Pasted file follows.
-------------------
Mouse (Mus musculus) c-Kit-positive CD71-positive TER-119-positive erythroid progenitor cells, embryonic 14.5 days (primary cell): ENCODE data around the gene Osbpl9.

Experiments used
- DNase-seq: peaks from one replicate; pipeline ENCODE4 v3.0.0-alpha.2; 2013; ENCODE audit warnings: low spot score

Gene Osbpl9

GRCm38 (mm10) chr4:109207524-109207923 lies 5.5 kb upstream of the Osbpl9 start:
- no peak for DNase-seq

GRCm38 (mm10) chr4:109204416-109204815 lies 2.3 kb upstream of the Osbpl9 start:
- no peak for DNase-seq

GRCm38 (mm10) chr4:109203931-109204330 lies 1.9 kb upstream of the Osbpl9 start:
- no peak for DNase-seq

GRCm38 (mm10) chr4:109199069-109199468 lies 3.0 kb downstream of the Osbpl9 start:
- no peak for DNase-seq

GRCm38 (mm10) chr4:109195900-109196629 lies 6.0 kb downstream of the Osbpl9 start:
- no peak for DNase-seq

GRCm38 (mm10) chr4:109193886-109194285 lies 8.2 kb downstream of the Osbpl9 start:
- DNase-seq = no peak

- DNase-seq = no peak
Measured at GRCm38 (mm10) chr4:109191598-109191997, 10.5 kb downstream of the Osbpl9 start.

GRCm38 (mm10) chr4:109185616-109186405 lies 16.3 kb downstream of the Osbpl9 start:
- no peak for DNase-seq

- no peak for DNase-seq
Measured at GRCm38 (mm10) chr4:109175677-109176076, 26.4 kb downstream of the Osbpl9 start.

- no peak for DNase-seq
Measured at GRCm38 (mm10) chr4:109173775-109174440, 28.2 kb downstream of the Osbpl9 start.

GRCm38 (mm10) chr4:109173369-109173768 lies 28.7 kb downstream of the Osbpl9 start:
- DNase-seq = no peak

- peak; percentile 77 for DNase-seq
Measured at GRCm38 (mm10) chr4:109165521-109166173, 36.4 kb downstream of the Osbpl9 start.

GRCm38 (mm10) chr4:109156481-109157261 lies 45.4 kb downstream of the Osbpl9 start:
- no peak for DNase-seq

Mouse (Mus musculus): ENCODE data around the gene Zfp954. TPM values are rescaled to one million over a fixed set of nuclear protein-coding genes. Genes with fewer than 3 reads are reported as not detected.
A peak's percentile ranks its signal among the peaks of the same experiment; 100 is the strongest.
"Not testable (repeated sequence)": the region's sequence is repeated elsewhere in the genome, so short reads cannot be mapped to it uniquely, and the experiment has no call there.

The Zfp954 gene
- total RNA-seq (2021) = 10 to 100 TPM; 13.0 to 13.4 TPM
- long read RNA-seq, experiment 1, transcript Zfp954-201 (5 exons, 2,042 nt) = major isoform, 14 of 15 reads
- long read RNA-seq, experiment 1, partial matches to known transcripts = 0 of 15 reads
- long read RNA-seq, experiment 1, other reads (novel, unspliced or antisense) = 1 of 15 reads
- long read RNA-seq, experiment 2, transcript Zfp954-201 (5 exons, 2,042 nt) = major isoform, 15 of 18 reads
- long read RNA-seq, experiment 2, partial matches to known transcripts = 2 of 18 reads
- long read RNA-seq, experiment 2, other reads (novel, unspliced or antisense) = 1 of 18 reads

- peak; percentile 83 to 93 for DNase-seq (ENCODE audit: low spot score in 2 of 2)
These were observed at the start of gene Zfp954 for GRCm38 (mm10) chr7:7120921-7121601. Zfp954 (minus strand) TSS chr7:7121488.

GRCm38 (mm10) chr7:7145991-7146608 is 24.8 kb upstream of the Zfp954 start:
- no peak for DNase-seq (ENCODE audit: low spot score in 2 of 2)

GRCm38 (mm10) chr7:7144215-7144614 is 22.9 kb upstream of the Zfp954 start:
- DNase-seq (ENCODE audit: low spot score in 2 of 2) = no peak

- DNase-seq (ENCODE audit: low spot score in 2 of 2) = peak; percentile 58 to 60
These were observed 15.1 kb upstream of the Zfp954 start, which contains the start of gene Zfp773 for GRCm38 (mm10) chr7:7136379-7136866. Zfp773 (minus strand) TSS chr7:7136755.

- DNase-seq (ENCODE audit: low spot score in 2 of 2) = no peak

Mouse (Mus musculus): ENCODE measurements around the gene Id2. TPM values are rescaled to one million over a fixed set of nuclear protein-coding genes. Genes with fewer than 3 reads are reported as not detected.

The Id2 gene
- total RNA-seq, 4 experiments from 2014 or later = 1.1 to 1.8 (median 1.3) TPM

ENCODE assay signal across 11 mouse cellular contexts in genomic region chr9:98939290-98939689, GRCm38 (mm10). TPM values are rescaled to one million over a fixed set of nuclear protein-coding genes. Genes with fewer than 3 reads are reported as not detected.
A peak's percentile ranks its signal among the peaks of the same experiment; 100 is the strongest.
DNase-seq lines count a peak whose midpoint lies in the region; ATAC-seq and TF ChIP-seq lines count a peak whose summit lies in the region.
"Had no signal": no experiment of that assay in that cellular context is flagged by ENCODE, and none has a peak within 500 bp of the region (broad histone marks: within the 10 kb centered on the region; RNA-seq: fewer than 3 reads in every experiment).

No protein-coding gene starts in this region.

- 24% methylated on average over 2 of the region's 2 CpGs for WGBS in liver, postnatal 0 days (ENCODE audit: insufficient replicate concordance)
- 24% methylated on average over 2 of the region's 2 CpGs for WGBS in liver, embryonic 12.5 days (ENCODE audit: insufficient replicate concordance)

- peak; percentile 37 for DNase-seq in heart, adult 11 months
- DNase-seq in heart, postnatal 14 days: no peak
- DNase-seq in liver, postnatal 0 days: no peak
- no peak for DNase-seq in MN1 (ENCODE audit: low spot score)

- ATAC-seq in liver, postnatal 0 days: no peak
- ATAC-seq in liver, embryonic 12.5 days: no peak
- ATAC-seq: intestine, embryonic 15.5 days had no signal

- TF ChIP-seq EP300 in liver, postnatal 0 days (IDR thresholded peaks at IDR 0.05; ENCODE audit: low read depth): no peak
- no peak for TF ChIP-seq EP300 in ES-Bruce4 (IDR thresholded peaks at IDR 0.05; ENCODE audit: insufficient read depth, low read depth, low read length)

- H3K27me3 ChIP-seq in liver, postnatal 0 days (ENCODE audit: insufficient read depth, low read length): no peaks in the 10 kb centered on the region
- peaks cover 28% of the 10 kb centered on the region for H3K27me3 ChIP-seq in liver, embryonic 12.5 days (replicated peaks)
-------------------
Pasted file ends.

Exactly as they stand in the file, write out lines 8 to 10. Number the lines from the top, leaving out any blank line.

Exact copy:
- no peak for DNase-seq

GRCm38 (mm10) chr4:109203931-109204330 lies 1.9 kb upstream of the Osbpl9 start:
- no peak for DNase-seq